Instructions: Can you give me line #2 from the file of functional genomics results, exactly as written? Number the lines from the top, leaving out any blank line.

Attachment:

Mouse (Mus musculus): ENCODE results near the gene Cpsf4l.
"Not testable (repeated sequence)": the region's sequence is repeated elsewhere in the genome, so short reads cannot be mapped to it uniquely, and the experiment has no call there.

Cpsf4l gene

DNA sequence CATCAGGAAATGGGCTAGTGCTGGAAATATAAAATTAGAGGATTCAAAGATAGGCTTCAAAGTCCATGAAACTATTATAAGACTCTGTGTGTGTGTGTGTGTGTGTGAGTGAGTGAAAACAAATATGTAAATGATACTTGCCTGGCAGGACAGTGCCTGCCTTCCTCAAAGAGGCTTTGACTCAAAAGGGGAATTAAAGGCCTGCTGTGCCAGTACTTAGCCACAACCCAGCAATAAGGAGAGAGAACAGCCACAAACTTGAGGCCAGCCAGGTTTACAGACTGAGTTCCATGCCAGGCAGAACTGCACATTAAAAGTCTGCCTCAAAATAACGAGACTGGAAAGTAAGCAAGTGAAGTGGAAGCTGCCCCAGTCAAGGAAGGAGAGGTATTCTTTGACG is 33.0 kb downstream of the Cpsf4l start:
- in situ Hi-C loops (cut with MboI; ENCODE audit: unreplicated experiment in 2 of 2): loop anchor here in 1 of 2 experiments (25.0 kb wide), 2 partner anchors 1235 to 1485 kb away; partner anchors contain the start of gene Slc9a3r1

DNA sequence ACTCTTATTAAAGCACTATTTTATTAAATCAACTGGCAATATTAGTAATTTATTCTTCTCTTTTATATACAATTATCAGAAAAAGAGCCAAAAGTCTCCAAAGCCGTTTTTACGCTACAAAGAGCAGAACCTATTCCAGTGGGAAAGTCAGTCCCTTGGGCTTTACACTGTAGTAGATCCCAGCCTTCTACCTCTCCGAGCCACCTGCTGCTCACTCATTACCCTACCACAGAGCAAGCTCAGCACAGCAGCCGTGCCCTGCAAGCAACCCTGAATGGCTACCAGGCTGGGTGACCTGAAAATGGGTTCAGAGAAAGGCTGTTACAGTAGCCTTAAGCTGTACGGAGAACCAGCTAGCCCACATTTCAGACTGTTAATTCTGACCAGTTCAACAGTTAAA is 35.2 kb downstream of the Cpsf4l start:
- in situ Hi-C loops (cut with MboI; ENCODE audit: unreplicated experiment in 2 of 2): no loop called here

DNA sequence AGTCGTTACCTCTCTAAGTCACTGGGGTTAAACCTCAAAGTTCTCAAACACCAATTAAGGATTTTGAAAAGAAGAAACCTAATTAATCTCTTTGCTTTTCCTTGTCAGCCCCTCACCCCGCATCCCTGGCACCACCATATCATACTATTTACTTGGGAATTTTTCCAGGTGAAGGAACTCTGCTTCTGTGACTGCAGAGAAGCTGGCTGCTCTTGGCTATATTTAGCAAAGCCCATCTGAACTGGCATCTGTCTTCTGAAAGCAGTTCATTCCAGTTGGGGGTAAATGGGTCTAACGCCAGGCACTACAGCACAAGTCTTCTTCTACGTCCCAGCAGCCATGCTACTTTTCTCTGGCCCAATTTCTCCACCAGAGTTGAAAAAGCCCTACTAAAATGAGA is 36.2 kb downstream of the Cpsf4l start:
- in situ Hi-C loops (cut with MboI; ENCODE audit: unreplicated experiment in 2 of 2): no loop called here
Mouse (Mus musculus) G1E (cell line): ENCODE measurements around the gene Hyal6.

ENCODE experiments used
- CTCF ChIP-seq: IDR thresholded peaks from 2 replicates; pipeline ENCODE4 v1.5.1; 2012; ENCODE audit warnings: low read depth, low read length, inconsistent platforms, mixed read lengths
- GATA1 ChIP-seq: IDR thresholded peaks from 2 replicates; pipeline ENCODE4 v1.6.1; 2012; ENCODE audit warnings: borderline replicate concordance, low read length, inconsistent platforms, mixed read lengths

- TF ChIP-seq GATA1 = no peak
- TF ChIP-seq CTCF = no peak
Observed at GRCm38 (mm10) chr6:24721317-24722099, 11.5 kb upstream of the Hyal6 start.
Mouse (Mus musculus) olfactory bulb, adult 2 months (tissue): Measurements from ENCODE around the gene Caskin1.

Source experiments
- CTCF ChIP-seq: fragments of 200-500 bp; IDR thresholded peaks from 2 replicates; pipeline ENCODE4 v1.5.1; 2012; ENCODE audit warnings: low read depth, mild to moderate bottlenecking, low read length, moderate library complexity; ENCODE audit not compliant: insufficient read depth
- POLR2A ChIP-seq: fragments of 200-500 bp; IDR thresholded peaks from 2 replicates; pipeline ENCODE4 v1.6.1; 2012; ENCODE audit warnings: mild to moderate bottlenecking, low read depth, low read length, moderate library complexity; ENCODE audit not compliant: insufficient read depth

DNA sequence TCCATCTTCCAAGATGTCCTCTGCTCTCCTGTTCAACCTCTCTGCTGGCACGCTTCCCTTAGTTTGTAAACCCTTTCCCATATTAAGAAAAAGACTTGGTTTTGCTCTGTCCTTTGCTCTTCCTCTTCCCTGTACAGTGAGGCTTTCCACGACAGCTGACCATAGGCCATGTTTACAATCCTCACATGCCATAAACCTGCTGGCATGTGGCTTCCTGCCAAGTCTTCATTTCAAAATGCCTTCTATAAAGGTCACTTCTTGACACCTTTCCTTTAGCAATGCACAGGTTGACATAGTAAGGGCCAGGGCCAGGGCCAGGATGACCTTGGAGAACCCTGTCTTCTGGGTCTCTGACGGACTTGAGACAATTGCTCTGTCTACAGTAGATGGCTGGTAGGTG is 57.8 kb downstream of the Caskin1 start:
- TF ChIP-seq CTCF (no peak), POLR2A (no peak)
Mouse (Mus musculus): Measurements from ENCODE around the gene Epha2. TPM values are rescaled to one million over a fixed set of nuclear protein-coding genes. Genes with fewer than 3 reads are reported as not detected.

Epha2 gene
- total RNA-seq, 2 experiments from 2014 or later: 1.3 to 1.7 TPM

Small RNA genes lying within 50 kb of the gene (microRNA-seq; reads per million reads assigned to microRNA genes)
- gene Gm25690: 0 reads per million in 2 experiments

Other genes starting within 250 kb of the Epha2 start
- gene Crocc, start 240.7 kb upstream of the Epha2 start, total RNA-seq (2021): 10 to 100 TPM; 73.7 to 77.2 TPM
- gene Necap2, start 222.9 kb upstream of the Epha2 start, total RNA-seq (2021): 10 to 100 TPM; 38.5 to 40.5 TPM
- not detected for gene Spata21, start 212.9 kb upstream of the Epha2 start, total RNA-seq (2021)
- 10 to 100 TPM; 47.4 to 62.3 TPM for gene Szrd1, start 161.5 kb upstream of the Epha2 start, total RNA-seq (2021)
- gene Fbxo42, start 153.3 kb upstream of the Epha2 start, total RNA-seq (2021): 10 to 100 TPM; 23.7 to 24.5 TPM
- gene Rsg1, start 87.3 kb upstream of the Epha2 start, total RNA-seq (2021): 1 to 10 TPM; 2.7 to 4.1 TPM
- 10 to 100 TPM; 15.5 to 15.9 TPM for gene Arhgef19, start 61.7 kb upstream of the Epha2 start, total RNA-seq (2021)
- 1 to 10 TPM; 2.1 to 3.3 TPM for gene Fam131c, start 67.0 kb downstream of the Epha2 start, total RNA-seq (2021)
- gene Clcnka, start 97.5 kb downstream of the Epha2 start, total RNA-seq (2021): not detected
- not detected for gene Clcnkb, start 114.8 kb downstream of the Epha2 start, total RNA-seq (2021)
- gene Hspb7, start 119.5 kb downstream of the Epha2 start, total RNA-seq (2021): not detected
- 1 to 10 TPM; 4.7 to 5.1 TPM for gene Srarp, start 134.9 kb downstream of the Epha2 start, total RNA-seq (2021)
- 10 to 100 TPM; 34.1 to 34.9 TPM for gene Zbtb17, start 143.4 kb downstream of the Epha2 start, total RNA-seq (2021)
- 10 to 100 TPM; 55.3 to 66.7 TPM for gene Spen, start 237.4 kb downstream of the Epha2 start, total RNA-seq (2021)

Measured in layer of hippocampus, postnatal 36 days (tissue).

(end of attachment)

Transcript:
"Not testable (repeated sequence)": the region's sequence is repeated elsewhere in the genome, so short reads cannot be mapped to it uniquely, and the experiment has no call there.